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mjt532
Reply with quote  #1 
Let's assume for the sake of argument that Dr Craig is correct in stating that atheists have no basis for objective morality...so an atheist cannot claim that Hitler was evil, Gandhi was good, etc.

I have seen in many debates, including this one, where the opponent will claim that the biblical god is evil. Craig invariably will say "stop, as an atheist, you have no objective morality to make such a judgment." I don't believe that's a logical conclusion, even given the concession above. The reasons are that the atheist is making a judgment of a hypothetical god (obviously not a real one since she doesn't believe in a real god), and she's able to use the definitions of good and evil supplied by the theist...not her own, since her definitions of good and evil are purely subjective.

The best way I can illustrate this is through a hypothetical conversation. The purpose here is not to prove that god is evil. It's to prove that an atheist, without an objective morality, can make a moral judgment about the christian (or any other) god.

Atheist: Your god is evil.

Christian: You can't say that. You have no objective morality.

A: Fine. You believe that your god is good. What do you mean by that? What is it for a god to be morally good?

C: He loves all of his creation. He wants all of his creatures to be happy, and takes action to facilitate that end as he sees fit.

A: And what would it mean if he were evil?

C: He would be uncaring about the suffering of his creatures, and unwilling to help them when he could.

A: So a good god wants happiness for his creation, and he doesn't want them to suffer needlessly? And he intervenes when he sees fit to facilitate those ends.

C: Yes.

A: Would he be partial? Would he treat some of his creatures well, and others poorly, or would he love them all equally?

C: He would love all equally.

A: OK, again, your god is evil. Not by my standards, but by yours. He created a system of needless suffering and disease for billions of humans, and unknown numbers of animals. He ordered the slaughter of millions in the Old Testament, many of them completely innocent. He created a place of eternal torment for humans, the pinnacle of his creation, whose sin was being the ancestor of someone who once disobeyed god.

C: But he has cured sick people, and he sent his son to die for the sins of all of humanity.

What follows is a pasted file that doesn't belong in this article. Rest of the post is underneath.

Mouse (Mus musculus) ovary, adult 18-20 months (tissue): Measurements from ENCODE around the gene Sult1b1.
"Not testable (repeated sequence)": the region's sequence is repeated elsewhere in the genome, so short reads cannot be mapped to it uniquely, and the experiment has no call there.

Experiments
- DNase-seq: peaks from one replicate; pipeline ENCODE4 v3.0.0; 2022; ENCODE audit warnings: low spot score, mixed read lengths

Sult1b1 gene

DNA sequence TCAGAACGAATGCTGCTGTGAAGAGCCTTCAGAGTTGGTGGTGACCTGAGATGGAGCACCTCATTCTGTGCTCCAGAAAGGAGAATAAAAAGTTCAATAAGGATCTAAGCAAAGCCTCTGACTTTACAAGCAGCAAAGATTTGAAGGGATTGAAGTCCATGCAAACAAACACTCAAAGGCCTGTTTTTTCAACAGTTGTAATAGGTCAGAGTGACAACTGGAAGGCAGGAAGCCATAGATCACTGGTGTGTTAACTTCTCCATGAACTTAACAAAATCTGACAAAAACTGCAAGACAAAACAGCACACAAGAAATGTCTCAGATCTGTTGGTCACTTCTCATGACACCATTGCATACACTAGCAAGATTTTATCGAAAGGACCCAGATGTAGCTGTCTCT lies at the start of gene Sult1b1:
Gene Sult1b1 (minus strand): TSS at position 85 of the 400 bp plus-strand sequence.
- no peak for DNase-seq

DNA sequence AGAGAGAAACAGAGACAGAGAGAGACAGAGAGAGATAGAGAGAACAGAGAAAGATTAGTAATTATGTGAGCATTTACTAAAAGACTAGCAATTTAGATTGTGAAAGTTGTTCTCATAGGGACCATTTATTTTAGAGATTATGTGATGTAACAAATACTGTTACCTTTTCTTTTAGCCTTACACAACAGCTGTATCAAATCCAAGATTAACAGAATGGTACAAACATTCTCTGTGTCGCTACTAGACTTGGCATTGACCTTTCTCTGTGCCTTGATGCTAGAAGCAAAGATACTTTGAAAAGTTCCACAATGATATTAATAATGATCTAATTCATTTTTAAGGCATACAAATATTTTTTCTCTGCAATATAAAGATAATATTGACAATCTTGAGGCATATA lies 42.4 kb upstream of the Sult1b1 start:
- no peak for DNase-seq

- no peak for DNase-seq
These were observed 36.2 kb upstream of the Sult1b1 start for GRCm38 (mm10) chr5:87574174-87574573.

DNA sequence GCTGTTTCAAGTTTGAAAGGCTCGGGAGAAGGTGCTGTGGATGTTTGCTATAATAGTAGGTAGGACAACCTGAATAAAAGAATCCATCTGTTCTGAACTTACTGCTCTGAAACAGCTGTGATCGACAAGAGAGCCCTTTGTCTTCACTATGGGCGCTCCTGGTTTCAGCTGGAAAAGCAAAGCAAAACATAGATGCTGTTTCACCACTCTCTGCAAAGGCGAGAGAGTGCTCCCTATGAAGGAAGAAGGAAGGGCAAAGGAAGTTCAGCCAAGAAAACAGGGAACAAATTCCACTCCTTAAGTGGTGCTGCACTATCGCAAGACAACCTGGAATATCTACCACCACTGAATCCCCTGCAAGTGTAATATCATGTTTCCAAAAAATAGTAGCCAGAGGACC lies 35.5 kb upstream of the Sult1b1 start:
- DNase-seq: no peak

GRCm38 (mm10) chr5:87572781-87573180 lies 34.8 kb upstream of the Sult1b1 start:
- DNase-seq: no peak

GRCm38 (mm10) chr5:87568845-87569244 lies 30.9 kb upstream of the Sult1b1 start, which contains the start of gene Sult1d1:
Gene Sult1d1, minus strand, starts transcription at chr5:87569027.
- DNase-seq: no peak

A: So at best your god is a little good. You can't treat one group of people with loving kindness, and torture everyone else, and claim that you're good. Would Hitler have no longer been evil if he visited orphans and sick children in the hospital? Even if god has intervened and cured sick people on occasion...even if he sacrificed his son and billions of people end up in eternal bliss because of this...he is still evil. Because by and large, he has done nothing to ease suffering. He is partial to certain people, giving them happiness disproportionately beyond what they deserve, and giving everyone else suffering disproportionately beyond what they deserve.

C: (I'll forgo the obligatory concession speech of the christian.)


Again, there are a myriad of discussion forums on whether god is evil. Please discuss them elsewhere. That's not the point!


This is the point of this entire post:

The atheist can make the claim that the character of the christian god, as described in the bible and as seen in our experience, is inconsistent with christians' perceptions of his character...christians perceive him as perfectly loving, and he is not. I can't speak for all atheists, but I believe that when an atheist is saying that the christian god is evil, this is essentially what they are saying. Nothing more.
 
It doesn't matter if the arguments I used to question god's goodness are strong or weak. It does matter somewhat if the hypothetical definitions of good and evil as given by the christian are correct or not...but I'm guessing that those hypothetical responses would be pretty accurate. I'm going to ask one more time...I don't want to hear that god's mercy can't supersede his justice, that god is holy and sin can't enter his presence, that we send ourselves to hell....we're all familiar with the arguments.





mjt532
Reply with quote  #2 
A separate but related issue is the prospective theist...one who is still trying to decide. Let's say that she is weighing the evidence, and the issue of god's character as described in the bible is very upsetting. Would this be an appropriate response: "Well, the god of the bible sure sounds evil, but as a current non-thesit I don't have any basis for objective morality, so I can't make a judgment about that. I'm going to have to disregard all that evidence, and see where the rest of the evidence takes me."

I hope the absurdity of that type of thinking is apparent. So even someone who is considering a certain type of theism has to make a judgment about whether god is good or evil...based on the same test above, whether it's consistent with the christian view of good and evil.

mjt532
Reply with quote  #3 
OK, just one more thought. Let's say I'm incorrect in my assumption about what Christians think concerning what makes a good god or evil god. But before I rephrase this hypothetical view of god's goodness, let's list the seemingly good or loving attributes of god, then next we'll list the seemingly evil attributes.

God gives undeserved rewards to some individuals. He freely gives to all who seek him. He sometimes intervenes and eases the suffering of his creatures. He offers eternal life freely to anyone willing to accept it.

He also created a universe with an immense amount of seemingly needless suffering. He created a place of eternal torment that he knew in advance most of his beloved creatures would eventually occupy. He admitted to ordering the slaughter of millions of people, many of whom are completely innocent.

My revised Christian definition of god's goodness: "A good god is one who gives disproportionately good things to some of his creatures. End of definition. Now, he may also gives to everyone else what would seem to us to be disproportionate suffering. But we have to disregard that second part of the formula. For a god that is infinitely above our ability to comprehend may have reasons for doing things that seem to us to be evil."